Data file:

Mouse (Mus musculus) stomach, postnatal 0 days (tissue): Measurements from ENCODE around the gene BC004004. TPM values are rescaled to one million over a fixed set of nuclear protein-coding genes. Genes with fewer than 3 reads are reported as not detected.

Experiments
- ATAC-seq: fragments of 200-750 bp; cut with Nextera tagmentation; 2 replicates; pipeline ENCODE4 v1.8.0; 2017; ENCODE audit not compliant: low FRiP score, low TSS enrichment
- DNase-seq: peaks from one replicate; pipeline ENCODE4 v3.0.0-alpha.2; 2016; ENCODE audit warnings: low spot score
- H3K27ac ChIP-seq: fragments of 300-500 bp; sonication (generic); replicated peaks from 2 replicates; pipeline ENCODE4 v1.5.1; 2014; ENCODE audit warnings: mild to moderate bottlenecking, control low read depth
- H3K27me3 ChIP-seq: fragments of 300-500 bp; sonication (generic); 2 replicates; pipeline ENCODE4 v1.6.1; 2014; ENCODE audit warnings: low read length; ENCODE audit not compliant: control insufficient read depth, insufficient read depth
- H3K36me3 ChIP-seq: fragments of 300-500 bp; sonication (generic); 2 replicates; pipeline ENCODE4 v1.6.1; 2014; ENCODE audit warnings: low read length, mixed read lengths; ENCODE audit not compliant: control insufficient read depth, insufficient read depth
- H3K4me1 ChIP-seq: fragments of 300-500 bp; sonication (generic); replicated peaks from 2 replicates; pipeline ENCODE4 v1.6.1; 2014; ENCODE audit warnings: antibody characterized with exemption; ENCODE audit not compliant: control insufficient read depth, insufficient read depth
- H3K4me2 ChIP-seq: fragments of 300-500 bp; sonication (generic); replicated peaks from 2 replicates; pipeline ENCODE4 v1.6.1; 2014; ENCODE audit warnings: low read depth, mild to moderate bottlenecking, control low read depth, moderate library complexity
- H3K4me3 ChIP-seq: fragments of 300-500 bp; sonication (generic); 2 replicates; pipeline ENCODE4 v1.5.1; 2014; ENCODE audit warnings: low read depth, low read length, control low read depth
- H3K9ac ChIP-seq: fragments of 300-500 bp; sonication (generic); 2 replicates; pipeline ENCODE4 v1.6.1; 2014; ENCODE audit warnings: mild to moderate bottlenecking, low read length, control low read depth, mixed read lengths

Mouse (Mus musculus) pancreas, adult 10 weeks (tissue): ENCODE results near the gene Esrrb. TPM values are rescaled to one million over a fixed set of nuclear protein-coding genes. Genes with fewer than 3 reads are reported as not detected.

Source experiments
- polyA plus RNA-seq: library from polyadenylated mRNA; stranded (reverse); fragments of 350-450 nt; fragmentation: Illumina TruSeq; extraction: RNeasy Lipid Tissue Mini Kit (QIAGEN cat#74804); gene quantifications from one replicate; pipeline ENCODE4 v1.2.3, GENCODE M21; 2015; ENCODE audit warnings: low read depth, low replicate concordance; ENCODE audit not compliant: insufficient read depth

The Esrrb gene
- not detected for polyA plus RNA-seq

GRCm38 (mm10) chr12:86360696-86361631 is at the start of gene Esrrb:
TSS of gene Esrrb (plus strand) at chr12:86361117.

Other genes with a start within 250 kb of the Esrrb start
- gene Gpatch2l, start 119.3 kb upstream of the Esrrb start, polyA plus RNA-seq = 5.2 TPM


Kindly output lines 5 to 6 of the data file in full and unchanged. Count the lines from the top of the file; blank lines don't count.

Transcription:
- H3K27ac ChIP-seq: fragments of 300-500 bp; sonication (generic); replicated peaks from 2 replicates; pipeline ENCODE4 v1.5.1; 2014; ENCODE audit warnings: mild to moderate bottlenecking, control low read depth
- H3K27me3 ChIP-seq: fragments of 300-500 bp; sonication (generic); 2 replicates; pipeline ENCODE4 v1.6.1; 2014; ENCODE audit warnings: low read length; ENCODE audit not compliant: control insufficient read depth, insufficient read depth